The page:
Yes exactly – I’ll explain a bit more. It started as a large roll-and-move inventory management game, where you adventure around a board, and collect items (which were polyomino tiles of various sizes that you had to fit in your “bag”). It became cluttered and unruly trying to sort out the quest/reward system and balance the type and size of the components with the gameplay.
I knew there was something enjoyable about the core idea, but realised it was the ‘managing inventory’ that really got my attention. From there, I tried to incorporate the same aspect of completing quests and gaining loot without the big game of tiles and playerboards. I drew up a handful of loot cards on a tile grid, and Squire for Hire was born.
One advantage of co-publishing a game is that I’m still doing the bulk of the development. The other advantage is that it absolutely doesn’t have to be just me. The collaboration that Dan and I have during development is great, and I owe quite a few of the expansion’s key ideas to that exploration and having someone to bounce ideas around with.Besides being able to bump your “Squire for Hire” experience up to 4 players with some added variety, are there any changes coming with it? New item types, variations in the mechanic?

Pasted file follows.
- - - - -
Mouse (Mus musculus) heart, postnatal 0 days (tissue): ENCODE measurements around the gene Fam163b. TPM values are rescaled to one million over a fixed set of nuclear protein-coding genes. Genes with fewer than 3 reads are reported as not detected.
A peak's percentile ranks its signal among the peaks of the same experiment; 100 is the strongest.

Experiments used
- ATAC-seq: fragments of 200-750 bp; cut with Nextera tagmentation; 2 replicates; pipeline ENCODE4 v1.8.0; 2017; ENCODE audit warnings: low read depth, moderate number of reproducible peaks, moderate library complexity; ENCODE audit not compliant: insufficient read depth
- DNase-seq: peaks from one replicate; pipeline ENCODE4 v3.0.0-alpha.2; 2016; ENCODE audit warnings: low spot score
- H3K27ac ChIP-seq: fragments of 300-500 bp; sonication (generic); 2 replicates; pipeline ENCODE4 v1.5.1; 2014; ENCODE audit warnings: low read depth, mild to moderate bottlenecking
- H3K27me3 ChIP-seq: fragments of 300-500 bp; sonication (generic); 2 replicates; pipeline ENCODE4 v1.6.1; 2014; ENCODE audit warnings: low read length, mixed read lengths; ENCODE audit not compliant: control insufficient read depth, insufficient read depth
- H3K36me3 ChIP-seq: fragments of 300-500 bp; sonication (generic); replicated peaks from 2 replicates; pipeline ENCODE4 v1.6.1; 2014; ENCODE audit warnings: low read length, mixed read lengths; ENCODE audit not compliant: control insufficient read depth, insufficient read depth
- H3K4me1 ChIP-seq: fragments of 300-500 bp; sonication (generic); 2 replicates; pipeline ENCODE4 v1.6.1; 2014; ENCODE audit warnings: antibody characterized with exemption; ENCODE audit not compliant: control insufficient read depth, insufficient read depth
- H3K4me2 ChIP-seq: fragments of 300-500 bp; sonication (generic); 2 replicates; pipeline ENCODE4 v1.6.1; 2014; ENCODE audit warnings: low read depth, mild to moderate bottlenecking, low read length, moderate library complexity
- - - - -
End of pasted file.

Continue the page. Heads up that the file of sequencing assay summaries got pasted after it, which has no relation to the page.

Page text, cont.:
Yes! Part of what I wanted from the expansion was to build something entirely new. This meant not reusing the same items or squires. This meant I could also take it in a slightly different direction. All cards, squires and items have been drawn from scratch to fit a new “mountain” theme. All of the squires are animals typically found in the Himalayan mountains. There is a red panda, a yak, a sheep, and a snow leopard.